The hotel, which had been awarded the French palace rating in 2011, had, in view of its extension, acquired adjoining buildings to considerably enlarge its surface area to 5,500 square metres.
Three private lounges have been created, the gallery has been redesigned, the interior courtyard has been refurbished, and 14 rooms and suites have been added. The hotel now has 208 rooms instead of 194. And at the same time the entire historic figure of the century-old hotel (built in 1911) received a makeover.
During these works, architect Jean-Jacques ORY was chosen to renovate the hotel with its emblematic red blinds and geraniums and three interior designers were entrusted with very different tasks for the decoration.
Marie-José Pommereau was in charge of the new suites and rooms, inevitably in harmony with the previous ones as she had also designed them. On the first six floors of the hotel, the rooms are in a classic French style with Regency, Louis XV, and Louis XVI style furniture. The last two floors are in Art Deco style. Some suites have a view of the Eiffel Tower, including the Royale suite, the 450 square metres of which makes it one of the most spacious in the capital.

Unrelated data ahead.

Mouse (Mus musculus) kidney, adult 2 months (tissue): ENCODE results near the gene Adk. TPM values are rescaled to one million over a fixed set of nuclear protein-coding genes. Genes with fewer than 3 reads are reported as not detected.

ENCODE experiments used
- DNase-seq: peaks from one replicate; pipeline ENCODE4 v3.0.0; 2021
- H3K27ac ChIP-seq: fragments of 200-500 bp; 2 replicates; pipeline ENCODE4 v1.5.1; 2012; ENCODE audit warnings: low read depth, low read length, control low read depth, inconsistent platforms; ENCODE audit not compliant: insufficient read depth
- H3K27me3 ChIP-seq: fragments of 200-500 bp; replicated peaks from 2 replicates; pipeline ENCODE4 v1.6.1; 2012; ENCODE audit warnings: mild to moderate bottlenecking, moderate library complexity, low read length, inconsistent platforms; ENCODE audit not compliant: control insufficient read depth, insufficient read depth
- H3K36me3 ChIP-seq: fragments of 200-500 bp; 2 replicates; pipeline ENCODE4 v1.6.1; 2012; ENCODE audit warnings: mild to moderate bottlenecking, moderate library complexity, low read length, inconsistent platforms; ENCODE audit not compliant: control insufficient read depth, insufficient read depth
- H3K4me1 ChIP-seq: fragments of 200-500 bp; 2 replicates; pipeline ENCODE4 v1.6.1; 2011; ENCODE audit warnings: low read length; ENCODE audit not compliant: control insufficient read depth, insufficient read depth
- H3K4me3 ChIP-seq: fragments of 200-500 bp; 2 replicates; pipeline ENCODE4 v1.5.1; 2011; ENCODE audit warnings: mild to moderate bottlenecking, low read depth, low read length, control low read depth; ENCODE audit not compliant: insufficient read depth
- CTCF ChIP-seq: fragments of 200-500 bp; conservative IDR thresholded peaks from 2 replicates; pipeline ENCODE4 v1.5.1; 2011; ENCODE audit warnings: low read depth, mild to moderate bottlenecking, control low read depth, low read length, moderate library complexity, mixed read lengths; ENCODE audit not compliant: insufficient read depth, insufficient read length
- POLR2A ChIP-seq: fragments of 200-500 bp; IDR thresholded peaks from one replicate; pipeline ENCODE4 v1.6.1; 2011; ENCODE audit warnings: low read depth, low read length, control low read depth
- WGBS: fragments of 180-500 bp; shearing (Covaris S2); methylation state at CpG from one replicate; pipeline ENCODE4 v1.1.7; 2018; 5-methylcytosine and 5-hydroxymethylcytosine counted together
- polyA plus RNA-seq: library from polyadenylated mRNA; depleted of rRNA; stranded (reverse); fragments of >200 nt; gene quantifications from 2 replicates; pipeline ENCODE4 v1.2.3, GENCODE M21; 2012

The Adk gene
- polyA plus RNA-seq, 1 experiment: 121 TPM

Bruno Moinard worked on the public areas, creating private rooms in new spacious areas with a ballroom feel.
Patrick Jouin and Sanjit Manku were chosen to work on the Alain Ducasse restaurant at the Plaza Athénée (3 Michelin stars) and the Le Bar du Plaza. They had already worked on the previous design. The two interior design projects are splendid and these unique places give customers an extraordinary experience. The restaurant is the epitome of elegance, combining modernity and classicism which enhances the culinary experience. ‘The space is designed in line with Alain Ducasse’s natural cuisine and his concern for perfect hospitality. First by highlighting the nature of the materials … Then by organising the space so that customers have an experience that is both extraordinary and very intimate’. explained Patrick Jouin. It included iconic bells! They serve as seats, concealing the chairs, providing an amazing visual effect while being reminiscent of kitchen bells. These works of art required over 3,500 hours of work.
One of the big challenges of this project was the short period for the works. The hotel had to close during the works, but management wanted to do everything to keep on its employees, who are essential to the success of this establishment. Over 100 employees had worked for the establishment for more than twenty years, and thirty others had been there more than thirty years. PLENDI by VINCI Construction completed the works in just eleven months.